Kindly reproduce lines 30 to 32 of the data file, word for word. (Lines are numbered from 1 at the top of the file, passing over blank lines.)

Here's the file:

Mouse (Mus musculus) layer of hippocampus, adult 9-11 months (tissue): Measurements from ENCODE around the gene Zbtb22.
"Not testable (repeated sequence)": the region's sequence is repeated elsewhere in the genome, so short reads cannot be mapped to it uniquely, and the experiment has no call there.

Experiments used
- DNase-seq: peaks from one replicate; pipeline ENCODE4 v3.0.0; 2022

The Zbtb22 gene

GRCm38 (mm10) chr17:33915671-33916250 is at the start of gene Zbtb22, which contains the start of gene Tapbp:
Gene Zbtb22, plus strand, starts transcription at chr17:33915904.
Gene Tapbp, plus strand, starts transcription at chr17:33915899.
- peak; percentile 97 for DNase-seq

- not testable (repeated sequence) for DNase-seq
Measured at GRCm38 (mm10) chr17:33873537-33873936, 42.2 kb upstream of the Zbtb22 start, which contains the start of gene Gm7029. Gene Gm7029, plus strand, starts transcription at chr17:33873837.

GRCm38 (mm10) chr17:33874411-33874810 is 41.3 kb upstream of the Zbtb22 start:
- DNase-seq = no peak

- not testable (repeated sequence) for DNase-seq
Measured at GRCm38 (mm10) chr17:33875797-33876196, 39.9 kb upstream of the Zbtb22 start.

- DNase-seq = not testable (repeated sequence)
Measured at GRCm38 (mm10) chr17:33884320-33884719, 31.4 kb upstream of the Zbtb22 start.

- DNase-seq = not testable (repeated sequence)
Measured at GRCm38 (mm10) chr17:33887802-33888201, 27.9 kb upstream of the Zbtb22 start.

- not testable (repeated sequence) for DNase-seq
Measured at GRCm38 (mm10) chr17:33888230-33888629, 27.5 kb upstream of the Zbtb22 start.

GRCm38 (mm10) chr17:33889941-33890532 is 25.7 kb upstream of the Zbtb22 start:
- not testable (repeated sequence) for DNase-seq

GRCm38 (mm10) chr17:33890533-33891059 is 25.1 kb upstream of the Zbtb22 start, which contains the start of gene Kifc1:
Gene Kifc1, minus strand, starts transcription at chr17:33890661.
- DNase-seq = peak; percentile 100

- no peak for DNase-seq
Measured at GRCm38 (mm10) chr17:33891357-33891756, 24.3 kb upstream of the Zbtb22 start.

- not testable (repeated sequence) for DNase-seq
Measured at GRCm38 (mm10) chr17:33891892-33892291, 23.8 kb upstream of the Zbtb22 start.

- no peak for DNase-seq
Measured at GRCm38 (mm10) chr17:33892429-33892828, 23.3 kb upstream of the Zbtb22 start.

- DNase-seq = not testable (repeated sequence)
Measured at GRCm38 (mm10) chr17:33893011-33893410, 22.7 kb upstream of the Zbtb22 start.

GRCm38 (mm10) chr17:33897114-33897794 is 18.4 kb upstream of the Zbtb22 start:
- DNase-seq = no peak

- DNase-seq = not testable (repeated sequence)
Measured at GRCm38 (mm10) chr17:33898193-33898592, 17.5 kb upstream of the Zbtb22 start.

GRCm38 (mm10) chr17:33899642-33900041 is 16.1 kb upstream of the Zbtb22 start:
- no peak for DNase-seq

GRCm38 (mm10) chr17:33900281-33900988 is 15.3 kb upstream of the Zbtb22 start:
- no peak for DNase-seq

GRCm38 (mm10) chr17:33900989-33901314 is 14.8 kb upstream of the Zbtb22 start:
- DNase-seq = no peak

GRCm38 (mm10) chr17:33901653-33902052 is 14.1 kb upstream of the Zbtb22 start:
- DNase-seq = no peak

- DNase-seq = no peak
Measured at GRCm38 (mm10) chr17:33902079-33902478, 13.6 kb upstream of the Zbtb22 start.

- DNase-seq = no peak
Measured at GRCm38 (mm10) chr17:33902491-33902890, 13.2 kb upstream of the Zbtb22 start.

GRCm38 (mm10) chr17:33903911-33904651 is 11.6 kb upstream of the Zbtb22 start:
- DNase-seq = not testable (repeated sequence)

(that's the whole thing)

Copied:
Measured at GRCm38 (mm10) chr17:33891892-33892291, 23.8 kb upstream of the Zbtb22 start.

- no peak for DNase-seq
Measured at GRCm38 (mm10) chr17:33892429-33892828, 23.3 kb upstream of the Zbtb22 start.